Seniors Advocate report spotlights huge service gap; red tape blamed for worker shortage

RICHMOND (June 19, 2019) – A  report released by Seniors Advocate Isobel Mackenzie today indicates that the elderly in our province are not receiving adequate home support service despite the majority of seniors wishing to remain in their own homes for as long as possible. The report also finds that community health workers or family members, currently providing care to seniors, find themselves in severe distress because of the shortage of available help.

“Seniors in B.C. are experiencing a service gap because John Horgan and the NDP brought in harsh restrictions in 2018 that prevent many out-of-province community health workers from making an application to work here in B.C.,” said Seniors Care Critic and Richmond South Centre MLA Linda Reid. “There is a shortage of qualified care workers in B.C. and we need to recruit from other provinces in order to ensure our seniors get the quality care they deserve.”

The Seniors Advocate’s report indicates 82 per cent of clients with a distressed caregiver are only receiving an hour or less of home support per day on average. Furthermore, 75 per cent of staff are casual or part-time.

“The Seniors Advocate indicates that nearly 20 per cent of people in long-term care have needs that could be met at home. That’s a waste of resources when we could be providing more affordable care at home where most seniors would rather be,” Reid added. “But we can’t even meet current needs with all the red tape and obstacles John Horgan and the NDP have put in the way of recruiting more workers. We can address most of the concerns raised in this report if we had more qualified workers available.”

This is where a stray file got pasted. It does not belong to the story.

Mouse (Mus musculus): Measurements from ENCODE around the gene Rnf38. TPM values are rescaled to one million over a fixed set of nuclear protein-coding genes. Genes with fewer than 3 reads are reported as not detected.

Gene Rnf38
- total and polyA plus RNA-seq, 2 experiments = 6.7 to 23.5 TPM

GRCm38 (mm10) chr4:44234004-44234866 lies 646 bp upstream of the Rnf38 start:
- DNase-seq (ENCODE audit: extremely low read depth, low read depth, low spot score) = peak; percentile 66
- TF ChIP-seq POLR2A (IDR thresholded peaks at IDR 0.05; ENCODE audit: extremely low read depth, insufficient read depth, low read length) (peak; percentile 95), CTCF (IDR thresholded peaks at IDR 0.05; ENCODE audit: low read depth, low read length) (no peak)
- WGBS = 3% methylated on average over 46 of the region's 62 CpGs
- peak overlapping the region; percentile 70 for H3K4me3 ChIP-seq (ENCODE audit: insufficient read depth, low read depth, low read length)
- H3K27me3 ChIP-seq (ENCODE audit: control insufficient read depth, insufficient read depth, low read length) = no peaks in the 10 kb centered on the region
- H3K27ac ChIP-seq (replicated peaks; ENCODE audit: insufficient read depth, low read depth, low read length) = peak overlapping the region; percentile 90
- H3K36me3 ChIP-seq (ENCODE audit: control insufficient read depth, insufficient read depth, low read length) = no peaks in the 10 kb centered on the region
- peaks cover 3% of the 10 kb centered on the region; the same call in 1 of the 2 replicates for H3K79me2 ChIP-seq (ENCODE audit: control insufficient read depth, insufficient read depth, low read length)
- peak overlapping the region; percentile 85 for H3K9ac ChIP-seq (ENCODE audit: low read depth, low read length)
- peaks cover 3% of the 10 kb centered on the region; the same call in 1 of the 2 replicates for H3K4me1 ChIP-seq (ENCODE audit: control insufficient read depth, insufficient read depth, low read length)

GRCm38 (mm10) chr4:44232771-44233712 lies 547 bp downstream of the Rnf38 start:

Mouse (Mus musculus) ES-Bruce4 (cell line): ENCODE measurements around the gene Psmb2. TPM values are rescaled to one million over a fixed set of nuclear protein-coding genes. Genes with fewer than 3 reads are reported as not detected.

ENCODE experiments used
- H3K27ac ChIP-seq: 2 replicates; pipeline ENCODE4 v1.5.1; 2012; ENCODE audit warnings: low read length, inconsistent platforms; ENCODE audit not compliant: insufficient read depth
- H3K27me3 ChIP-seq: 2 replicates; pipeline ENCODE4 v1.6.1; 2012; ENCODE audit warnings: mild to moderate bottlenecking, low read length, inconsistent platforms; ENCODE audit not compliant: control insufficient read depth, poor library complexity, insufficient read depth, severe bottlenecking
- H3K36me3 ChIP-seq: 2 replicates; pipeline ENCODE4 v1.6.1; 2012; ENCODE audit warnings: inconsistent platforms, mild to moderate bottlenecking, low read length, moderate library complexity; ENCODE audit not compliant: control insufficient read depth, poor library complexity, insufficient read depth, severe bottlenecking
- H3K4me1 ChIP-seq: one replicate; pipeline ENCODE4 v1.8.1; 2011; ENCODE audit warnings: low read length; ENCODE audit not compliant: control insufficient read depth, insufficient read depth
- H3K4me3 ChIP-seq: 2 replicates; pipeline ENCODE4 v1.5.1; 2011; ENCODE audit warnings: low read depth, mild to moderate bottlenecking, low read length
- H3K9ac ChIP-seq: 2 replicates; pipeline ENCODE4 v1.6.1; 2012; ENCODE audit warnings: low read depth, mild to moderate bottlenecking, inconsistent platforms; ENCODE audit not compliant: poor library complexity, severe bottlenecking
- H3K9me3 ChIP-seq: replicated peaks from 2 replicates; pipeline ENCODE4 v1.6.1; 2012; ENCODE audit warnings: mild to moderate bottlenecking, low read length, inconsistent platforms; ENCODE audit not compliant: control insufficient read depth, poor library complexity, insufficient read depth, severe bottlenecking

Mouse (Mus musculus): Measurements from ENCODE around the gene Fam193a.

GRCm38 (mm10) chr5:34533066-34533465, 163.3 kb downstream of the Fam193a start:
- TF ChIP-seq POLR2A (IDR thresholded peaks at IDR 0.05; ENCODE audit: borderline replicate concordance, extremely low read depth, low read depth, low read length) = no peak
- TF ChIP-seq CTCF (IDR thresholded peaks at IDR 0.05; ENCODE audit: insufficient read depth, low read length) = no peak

On Monday, the B.C. Care Providers Association issued a news release indicating it will file a formal complaint to the NDP government because it is employing unfair labour mobility practices preventing out-of-province workers from the rest of Canada from coming to B.C.

“Overnight respite care for caregivers is essential to provide relief, but with that unavailable for many, our province now has the second highest rate of distressed and exhausted care workers in the country,” concluded Reid. “Both seniors and caregivers deserve better.”

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